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seven intended travel to work at least once. in sheffield, this restaurant has already been affected by plan b. we lost about — been affected by plan b. we lost about 100 _ been affected by plan b. - lost about 100 covers. we foresee more, not to mention the walk in trade over christmas and new year. this is a really devastating blow. the auestion a really devastating blow. the question in — a really devastating blow. the question in many _ a really devastating blow. the question in many peoples minds as they make their morning coffee and commute to the laptop, how long will they be working from home? but how will these measures affect an economy still recovering from the impact of previous waves? hospitality firms have warned they face a collapse in demand at their busiest time of year. but the government is not planning any new economic support measures.
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joining me now is steve alton, chief executive of the british institute of innkeeping what is the picture like at the moment because inside pubs and hospitality venues, we do not have to wear masks, there are no new restrictions in place but what is going on in terms of people coming to the pub? the impact a restrictions announced is simply devastating. about 10,000 members run single pubs across the uk and they have been closed or heavily restricted for almost two years. they built up 2000 pound worth of pandemic debts the christmas trading was the only thing to keep them through and give them resilience through the winter months ahead, to start the recovery in the spring and
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summer. three quarters of members have seen significant christmas book it cancelled with immediate effect as soon as the government announced restrictions. 50% of non— christmas bookings, dated eight bookings have stopped as well. 0verall trade has dropped enormously. 90% received 20% or more of revenue lost and a third have lost more than 30%. they are making a loss and simply do not have the cash to make the bills and they have ordered lots of food and drinks with the expectation to trade through the christmas period and now they are facing food wastage, they are reducing staffing hours. 0ne wastage, they are reducing staffing hours. one in four are letting stuff go when they have worked incredibly hard to rebuild their team. it is as bad as it gets and we have a fear in the new year that these viable businesses are going to be lost to our community. what be lost to our community. what are ou be lost to our community. what are you calling _ be lost to our community. what are you calling for— be lost to our community. what are you calling for in _ be lost to our community. what are you calling for in terms -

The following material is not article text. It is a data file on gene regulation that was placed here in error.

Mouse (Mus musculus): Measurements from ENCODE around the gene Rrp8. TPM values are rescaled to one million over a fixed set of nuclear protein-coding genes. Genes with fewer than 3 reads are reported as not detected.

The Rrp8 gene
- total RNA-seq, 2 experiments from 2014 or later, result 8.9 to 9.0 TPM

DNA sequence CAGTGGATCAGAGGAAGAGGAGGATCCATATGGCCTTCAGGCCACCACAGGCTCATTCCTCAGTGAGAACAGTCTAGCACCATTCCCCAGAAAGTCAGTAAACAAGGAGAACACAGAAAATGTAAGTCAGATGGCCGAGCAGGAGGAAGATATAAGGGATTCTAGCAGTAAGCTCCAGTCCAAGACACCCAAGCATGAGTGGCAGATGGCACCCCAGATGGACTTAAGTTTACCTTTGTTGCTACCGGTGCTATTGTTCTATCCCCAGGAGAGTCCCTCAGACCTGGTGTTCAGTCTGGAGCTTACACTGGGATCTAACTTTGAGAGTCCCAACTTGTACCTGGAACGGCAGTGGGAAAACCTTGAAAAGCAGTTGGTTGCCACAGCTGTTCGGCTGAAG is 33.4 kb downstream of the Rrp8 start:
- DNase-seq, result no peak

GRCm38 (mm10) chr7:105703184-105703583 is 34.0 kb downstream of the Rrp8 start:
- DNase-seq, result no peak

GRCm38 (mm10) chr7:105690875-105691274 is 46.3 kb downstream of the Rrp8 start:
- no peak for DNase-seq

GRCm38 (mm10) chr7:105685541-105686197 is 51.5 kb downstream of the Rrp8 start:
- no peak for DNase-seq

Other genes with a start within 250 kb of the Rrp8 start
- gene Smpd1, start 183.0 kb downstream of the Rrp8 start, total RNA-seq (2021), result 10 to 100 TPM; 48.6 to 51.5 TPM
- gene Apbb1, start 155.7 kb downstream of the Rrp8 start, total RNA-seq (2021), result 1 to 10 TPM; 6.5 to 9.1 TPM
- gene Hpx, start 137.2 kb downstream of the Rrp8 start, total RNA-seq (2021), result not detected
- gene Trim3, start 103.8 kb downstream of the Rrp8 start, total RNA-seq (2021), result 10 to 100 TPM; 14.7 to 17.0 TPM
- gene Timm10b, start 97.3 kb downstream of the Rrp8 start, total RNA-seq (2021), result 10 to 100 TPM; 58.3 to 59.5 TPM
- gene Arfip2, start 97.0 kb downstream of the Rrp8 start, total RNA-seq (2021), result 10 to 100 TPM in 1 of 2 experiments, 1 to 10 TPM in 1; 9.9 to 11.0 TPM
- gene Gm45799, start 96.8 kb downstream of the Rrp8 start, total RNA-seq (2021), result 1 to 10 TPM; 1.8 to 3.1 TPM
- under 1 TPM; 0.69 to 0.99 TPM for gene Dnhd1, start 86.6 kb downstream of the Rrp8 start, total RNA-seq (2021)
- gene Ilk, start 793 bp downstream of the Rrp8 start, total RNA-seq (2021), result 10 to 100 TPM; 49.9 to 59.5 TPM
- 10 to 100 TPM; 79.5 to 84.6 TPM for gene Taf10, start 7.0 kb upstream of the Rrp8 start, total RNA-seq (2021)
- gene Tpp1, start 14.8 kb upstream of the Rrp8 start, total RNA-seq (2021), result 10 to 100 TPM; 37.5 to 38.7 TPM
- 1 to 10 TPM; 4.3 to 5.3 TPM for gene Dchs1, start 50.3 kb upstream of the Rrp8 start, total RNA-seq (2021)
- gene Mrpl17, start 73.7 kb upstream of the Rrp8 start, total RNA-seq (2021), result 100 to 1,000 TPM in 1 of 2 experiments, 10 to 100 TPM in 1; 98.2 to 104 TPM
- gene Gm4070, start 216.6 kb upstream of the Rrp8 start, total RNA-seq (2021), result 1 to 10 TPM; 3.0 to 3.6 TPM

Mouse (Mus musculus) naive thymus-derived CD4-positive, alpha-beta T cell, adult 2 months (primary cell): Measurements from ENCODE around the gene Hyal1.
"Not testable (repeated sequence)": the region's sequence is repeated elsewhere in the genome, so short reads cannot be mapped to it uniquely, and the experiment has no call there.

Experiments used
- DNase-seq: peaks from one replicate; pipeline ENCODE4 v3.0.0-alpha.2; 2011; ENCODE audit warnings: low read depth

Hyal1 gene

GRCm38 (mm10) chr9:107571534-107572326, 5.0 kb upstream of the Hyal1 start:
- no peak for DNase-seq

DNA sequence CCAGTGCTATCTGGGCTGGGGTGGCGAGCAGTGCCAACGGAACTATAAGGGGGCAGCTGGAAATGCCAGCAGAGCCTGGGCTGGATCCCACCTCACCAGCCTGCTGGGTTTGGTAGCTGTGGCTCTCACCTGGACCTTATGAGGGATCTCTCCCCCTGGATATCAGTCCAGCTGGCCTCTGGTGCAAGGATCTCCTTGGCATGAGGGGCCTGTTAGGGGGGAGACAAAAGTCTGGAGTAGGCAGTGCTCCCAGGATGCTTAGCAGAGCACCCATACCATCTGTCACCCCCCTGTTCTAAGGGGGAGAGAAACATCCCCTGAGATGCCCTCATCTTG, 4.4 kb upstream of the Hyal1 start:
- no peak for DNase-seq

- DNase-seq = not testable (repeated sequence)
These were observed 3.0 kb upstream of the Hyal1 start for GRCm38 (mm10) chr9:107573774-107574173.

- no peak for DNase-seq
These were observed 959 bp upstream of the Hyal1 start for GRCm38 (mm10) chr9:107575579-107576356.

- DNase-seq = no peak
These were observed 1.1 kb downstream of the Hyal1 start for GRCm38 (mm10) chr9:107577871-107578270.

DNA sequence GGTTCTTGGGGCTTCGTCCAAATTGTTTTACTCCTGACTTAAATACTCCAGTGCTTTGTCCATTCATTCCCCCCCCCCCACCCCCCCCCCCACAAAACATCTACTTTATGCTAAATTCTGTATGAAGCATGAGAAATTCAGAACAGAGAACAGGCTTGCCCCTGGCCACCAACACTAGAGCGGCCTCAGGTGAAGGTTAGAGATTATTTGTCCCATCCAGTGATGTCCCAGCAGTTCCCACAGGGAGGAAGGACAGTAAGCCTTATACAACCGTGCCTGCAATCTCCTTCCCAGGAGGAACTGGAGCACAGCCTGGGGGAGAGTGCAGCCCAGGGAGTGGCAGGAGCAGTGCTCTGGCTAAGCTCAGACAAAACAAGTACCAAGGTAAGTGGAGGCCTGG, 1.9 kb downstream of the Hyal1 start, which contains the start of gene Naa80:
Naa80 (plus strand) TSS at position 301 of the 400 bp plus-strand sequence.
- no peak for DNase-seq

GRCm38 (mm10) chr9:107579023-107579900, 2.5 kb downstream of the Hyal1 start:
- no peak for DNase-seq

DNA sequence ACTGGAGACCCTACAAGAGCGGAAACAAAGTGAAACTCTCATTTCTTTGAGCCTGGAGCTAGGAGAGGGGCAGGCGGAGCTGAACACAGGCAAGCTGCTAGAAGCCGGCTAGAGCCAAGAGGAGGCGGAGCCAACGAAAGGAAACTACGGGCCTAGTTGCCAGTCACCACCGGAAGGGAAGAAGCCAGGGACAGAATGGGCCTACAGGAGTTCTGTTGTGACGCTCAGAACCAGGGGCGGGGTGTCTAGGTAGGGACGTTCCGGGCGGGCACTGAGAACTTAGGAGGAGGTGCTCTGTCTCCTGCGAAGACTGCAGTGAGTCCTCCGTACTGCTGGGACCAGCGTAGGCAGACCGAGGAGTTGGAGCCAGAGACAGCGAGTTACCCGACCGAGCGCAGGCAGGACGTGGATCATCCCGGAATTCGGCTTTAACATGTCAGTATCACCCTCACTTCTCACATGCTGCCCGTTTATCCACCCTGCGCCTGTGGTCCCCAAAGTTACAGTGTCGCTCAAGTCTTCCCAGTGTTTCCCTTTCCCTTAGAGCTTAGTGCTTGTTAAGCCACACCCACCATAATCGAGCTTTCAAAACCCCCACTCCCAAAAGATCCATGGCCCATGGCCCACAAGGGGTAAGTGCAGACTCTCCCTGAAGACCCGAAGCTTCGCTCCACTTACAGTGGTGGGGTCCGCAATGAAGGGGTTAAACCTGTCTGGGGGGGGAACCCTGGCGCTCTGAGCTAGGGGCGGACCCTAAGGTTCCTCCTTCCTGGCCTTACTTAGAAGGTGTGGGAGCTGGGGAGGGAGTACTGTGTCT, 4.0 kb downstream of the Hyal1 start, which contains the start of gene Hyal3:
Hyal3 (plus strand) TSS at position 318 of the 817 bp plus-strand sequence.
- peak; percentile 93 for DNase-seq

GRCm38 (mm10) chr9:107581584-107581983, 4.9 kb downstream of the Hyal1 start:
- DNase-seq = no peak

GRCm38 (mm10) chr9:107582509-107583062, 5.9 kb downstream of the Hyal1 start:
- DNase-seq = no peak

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be lost to our community. what are you calling for in terms of. are you calling for in terms of aid from the government to see them through this time of year? to give customers confidence to keep coming to the pub. we have invested heavily in these sites, in training, looking aftertheir sites, in training, looking after their safety. less than 2% of infections have ever been trackback to hospitality so thatis trackback to hospitality so that is the evidence base around the risks that keep supporting your local pub because it supports local supplies. local brewers. we wrote to the chancellor directly after the announcement as soon as we can see the impact and we are looking at the suspension of business rates in the immediate terms. they are not trading businesses right now. the extension of the low rate of vat until the end ofjune next year and rants needed yet again because back to the situation we had before